Knee injuries in athletes are the second highest among all sports-related injuries and account for the most surgeries. The anterior cruciate ligament (ACL) is a major ligament that helps stabilize the knee and is at risk for injury during both contact and non-contact sports participation that requires running, pivoting, jumping and landing. More than 120,000 ACL injuries occur each year.
The burden of ACL injuries can be a serious concern for the athletes, coaches, parents and the health care practitioners that care for them. The majority of ACL tears require reconstruction for the athlete to return to the same level of athletic participation they enjoyed prior to an injury. Some athletes are able to continue playing without surgery, but they are in the minority. The success stories in the media of a quick return to sports by professional athletes often produce unrealistic expectations of ACL reconstruction. In reality, less than 50 percent of athletes return to their sport within one year of surgery and, if the rehabilitation process is prolonged, the desire and dedication of the athlete often declines in the process.
ACL rehabilitation and returning to athletics
A successful return to athletics requires a team approach. The healing process begins with a skilled orthopedic surgeon. Seek out a surgeon who performs more than 20 ACL reconstructions a year and has prior experience with sports-related injuries. For younger athletes, consult with a pediatric orthopedic surgeon.
Following surgery, athletes with an ACL injury should undergo rehabilitation conducted by an athletic trainer or physical therapist that specializes in sports and orthopedic injuries, and frequently treats athletes with ACL injuries.
This rehabilitation phase should focus on restoration of strength, range of motion, balance and quality of movement during squatting, running, jumping and hopping activities. The athlete should perform both one-legged and two-legged activities while their muscles are fresh and fatigued. Additionally, athletes recovering from an ACL injury should practice exercises such as running, biking and swimming to build both cardio and muscular endurance.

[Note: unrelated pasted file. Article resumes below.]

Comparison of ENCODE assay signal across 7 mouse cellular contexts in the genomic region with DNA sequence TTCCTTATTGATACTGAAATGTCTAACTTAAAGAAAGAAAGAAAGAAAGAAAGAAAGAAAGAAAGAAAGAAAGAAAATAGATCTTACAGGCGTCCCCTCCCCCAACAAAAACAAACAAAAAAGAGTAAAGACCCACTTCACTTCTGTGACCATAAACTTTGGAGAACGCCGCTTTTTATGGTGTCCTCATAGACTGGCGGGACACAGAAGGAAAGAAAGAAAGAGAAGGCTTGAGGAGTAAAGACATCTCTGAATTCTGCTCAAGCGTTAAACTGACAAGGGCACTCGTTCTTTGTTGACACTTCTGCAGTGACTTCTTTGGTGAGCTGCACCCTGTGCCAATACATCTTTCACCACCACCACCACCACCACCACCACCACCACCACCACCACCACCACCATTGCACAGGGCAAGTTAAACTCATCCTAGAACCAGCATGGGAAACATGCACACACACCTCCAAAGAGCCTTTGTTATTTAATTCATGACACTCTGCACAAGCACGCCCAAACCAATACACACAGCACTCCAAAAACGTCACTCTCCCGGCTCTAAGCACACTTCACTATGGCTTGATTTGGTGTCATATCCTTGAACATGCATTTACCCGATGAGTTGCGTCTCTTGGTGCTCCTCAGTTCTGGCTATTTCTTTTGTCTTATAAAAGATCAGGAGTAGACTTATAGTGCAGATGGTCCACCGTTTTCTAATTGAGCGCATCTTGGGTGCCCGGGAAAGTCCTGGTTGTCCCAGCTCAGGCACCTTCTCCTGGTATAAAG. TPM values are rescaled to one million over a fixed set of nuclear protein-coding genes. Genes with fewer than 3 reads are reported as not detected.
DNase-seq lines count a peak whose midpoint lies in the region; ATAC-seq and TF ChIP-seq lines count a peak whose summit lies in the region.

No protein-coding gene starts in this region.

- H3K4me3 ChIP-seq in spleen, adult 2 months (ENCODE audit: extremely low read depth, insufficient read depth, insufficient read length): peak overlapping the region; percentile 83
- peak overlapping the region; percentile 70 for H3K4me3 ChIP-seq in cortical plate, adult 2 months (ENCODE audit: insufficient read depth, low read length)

During the recovery and rehabilitation period, pressure from parents and coaches to return to sports quickly should be discouraged, as a return to sports is based on the athlete’s performance during specific tests—not on a timeline of weeks or months.
Preventing ACL injuries
The seriousness of ACL injuries has facilitated the need for ACL injury reduction strategies. There are a number of ACL injury prevention programs which coaches, trainers and sport therapists can implement to assist athletes in the reduction of an ACL injury.
Common components of an ACL injury prevention program include leg and core strengthening exercises, plyometrics, and proper landing technique. Athletes are taught to land softly on the balls of their toes, with their hips and knees bent, keeping their hips, knees, and feet facing forward.
These programs can be integrated into team practice and be performed as a group, or used as performance enhancement and injury reduction exercises for individual athletes. Whether an athlete has a history of knee injuries or is recovering from ACL reconstruction, injury reduction strategies should be a part of their training.
As one of the leading centers for physical medicine and rehabilitation in Pennsylvania, Bryn Mawr Rehab Hospital delivers innovative services for patients need inpatient or outpatient treatment in the Philadelphia region and western suburbs. Visit our website to learn more about Bryn Mawr Rehab’s rehabilitation services.